By TIM WHEELER
A reader sent me an email recently asking why my newspaper so often seemed to take a "negative slant" on the day's news. "All we hear is crime, the death of real estate, toxins, and maybe if someone is in a good mood something about how much fun this place is," the frustrated reader lamented.
My correspondent was a real estate agent, who no doubt craves upbeat news these days given slumping home sales. But he had a point – we journalists, especially, tend to focus our attention on what's wrong and overlook what's right.
So, properly chastened, let me report some good news to you purveyors of gloom and doom.
First, climate change, or global warming – whatever you want to call it – is all over the news these days. And SEJ is in the thick of it, encouraging more and better reporting of this vital issue.
Credit Al Gore if you want. I prefer to think the Intergovernmental Panel on Climate Change had more to do with it – that, and maybe the video of polar bears swimming for their lives; or the satellite images of the Arctic ice cap looking more like a beanie this past summer, it had melted so much.
Whatever the cause, polls show public interest in climate and the environment is on the rise. So, it seems, is interest in reporting on it. SEJ's 17th annual conference at Stanford University in early September drew a record crowd of more than 900, including more than 400 journalists. That's a phenomenal turnout, given the shrinking staffs and training budgets of so many newspapers.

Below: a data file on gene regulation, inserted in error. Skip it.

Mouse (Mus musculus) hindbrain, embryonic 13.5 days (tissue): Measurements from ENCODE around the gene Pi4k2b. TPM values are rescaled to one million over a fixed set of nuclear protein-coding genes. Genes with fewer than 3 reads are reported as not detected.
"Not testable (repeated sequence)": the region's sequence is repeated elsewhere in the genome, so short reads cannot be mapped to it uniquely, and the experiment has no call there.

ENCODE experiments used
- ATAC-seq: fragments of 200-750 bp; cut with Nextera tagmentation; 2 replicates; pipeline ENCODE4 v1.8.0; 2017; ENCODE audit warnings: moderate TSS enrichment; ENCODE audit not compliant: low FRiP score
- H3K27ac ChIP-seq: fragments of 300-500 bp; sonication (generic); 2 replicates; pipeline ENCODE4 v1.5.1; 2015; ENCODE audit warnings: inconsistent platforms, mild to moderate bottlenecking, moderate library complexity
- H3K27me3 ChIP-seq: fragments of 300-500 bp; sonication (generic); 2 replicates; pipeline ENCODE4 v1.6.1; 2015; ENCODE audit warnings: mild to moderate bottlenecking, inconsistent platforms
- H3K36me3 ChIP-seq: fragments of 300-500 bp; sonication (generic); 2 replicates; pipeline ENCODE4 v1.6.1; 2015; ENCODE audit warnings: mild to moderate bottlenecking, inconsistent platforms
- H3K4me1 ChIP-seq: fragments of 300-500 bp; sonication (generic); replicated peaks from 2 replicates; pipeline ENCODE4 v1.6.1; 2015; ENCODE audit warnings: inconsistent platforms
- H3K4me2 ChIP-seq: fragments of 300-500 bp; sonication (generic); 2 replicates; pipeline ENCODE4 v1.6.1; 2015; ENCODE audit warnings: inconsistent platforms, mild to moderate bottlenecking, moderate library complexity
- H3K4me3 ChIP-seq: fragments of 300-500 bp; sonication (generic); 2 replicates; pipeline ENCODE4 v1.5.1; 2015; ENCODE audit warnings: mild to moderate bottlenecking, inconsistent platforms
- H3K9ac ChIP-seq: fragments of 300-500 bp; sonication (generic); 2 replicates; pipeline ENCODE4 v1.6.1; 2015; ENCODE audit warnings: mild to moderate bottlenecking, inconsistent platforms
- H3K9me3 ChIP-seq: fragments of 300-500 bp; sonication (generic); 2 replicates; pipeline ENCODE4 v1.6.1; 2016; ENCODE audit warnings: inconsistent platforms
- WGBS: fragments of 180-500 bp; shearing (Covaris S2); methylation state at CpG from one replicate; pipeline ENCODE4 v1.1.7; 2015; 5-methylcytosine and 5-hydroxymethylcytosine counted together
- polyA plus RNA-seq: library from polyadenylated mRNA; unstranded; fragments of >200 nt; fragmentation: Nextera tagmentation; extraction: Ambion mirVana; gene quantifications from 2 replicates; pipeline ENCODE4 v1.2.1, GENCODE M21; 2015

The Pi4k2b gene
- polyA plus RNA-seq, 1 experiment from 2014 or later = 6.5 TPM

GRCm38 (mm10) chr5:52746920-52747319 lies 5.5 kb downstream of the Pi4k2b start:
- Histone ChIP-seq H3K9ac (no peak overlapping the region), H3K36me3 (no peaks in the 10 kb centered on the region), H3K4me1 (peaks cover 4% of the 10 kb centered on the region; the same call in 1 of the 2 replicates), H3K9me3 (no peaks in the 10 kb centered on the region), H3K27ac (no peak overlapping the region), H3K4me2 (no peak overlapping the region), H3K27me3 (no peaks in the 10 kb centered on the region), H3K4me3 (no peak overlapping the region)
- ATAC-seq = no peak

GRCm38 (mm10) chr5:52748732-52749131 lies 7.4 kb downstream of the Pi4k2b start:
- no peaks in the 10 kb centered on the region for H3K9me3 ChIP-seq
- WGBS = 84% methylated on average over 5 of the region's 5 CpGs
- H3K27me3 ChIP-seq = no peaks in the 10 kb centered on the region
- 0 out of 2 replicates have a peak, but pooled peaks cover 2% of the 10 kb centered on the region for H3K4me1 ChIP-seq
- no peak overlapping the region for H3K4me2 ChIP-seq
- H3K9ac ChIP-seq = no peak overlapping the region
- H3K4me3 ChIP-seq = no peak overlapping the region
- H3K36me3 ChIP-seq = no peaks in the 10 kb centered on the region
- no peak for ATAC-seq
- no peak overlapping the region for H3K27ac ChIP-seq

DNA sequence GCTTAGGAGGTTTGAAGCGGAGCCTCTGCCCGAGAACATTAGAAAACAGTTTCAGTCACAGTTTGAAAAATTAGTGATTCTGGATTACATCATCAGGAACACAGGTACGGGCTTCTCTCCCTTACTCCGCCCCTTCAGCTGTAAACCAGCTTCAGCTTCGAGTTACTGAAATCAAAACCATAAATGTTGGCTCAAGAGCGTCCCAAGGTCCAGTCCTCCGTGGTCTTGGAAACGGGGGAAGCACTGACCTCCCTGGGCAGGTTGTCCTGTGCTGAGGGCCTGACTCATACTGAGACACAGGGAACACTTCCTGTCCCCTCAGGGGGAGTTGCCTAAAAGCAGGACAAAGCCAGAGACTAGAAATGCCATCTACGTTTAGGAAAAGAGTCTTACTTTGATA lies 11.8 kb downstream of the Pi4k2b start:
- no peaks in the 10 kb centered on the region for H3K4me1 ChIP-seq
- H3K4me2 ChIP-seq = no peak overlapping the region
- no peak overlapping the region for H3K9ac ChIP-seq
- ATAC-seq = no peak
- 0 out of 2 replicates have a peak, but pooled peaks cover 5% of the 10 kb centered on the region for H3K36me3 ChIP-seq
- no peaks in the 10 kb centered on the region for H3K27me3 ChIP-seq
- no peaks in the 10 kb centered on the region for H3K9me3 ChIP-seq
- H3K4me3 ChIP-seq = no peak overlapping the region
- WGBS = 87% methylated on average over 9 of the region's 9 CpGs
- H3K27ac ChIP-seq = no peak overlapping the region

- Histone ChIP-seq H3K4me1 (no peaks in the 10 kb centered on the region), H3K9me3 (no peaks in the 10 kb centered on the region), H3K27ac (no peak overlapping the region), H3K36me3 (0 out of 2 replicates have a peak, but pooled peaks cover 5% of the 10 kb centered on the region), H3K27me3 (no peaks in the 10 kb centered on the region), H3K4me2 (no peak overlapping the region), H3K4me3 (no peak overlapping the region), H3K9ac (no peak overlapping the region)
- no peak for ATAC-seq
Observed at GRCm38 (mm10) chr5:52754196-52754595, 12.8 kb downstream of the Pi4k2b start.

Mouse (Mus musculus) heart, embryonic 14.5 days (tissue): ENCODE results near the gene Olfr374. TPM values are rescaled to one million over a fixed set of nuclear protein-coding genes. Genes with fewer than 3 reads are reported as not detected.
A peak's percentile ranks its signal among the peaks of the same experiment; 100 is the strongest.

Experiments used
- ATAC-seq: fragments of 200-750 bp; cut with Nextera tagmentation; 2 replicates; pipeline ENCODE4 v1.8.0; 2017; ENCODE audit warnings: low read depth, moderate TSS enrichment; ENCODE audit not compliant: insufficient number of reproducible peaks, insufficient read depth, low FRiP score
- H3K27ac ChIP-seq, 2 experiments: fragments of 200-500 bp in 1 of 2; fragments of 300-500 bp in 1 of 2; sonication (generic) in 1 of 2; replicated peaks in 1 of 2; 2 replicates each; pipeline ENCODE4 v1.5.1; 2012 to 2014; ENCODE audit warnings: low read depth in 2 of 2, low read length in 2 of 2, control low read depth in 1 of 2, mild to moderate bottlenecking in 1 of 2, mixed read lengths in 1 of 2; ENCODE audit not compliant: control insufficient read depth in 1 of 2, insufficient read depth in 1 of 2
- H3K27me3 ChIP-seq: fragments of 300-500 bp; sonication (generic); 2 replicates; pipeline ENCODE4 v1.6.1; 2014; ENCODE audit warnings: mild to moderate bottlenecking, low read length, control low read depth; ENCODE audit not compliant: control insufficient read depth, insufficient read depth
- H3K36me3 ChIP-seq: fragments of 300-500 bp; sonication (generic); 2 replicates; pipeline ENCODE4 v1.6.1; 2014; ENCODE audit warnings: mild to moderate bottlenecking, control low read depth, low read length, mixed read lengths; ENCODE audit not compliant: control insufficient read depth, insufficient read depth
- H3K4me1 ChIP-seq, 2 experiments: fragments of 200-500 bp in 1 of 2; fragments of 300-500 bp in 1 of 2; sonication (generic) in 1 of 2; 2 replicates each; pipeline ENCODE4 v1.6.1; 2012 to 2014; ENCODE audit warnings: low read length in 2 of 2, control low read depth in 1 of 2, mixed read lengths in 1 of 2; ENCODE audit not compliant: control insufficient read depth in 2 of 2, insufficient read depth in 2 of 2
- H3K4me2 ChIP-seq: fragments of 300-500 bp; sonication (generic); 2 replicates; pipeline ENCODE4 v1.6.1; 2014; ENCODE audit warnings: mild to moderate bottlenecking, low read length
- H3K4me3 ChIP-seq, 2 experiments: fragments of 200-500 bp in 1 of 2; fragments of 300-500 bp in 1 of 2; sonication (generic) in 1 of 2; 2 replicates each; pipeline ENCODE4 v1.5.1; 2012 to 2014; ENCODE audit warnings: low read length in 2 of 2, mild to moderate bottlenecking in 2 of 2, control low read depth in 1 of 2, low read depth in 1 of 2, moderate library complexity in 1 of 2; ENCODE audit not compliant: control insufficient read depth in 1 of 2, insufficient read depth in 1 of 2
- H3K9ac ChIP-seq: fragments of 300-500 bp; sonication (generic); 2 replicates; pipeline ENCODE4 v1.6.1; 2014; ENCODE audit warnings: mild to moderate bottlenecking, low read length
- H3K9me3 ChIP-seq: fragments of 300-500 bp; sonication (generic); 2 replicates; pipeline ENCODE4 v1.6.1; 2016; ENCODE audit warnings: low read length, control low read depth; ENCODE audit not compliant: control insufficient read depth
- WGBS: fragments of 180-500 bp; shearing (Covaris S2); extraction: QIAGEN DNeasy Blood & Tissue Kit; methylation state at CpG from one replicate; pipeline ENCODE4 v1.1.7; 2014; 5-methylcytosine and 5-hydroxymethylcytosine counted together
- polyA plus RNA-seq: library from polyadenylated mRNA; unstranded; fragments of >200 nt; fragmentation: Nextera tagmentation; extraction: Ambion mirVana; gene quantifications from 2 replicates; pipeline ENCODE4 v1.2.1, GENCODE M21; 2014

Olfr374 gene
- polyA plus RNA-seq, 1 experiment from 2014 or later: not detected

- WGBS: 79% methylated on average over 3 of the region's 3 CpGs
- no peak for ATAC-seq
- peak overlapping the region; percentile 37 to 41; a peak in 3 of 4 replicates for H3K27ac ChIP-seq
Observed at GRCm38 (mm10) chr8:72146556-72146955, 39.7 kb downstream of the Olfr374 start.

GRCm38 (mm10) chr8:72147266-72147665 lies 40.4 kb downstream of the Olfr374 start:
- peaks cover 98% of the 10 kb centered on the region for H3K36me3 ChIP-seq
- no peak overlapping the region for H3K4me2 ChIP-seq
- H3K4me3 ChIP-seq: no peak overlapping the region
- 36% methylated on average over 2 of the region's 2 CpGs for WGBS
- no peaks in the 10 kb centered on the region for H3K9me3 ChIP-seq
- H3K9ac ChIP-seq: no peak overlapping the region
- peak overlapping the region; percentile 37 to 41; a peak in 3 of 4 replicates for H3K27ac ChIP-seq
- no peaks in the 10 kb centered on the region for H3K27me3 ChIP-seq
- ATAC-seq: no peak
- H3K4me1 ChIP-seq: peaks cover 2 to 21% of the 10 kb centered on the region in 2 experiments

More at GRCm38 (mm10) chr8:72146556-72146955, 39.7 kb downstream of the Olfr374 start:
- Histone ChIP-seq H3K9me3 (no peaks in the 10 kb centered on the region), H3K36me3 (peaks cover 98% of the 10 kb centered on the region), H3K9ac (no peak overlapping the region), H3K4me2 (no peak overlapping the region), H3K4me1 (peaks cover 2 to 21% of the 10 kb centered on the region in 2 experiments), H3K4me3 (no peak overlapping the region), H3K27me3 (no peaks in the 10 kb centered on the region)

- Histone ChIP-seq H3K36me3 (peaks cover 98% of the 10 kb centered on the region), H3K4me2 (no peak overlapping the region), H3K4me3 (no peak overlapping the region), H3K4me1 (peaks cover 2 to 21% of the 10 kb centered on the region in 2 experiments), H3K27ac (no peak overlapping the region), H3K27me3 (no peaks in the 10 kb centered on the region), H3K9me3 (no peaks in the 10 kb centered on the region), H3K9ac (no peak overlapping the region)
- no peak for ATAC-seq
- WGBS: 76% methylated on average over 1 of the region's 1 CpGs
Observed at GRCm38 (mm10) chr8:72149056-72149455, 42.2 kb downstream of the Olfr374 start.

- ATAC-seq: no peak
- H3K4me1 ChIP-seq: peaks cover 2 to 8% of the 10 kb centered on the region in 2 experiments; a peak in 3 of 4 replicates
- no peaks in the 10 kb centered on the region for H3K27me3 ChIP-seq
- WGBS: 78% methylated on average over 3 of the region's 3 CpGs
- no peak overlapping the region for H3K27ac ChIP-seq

The conference agenda was chockfull of climate topics, from the opening plenary on covering the issue to the screening Saturday night of a new global-warming documentary, Leonardo DiCaprio's "11th Hour."
The most exciting session for me began before the conference officially got under way. Eighteen top executives of newspapers and other news organizations gathered at Stanford's business school for a day-long seminar on how to cover the climate story. The session, emceed by SEJ founder and maestro Bud Ward, was sponsored by the Metcalf Institute for Marine and Environmental Reporting and by SEJ, with support from Stanford's Woods Institute for the Environment and Yale University's Project on Climate Change.
It was a dream come true. For years, we journalists have griped about how hard it was to sell environmental stories to skeptical editors and news directors. But there, editors for The New York Times, The Washington Post, Los Angeles Times and a lot of other highly respected mainstream and online publications sat through a full day of briefings by researchers on the scientific evidence of climate change and possible policy responses. No one nodded off. The editors took notes, asked questions and vowed to do more climate coverage. Two of them even joined SEJ on the spot!
SEJ also helped organize a day-long seminar on covering climate in June in Portland, Ore., for print, radio and TV reporters and editors. More than 90 gave up their Saturday to attend that session, which was put on by the University of Oregon School of Journalism and Communication and the Climate Leadership Initiative at the University of Oregon, in partnership with SEJ.
Given the obvious hunger among reporters and news managers for fresh angles on climate change, SEJ plans more workshops, tipsheets and other activities on that topic in the coming year from SEJ. Staffers are gearing up now to expand the online reporting guide to climate change posted earlier this year, and we're looking to replicate the success of last summer's Oregon workshop as well in other parts of the country.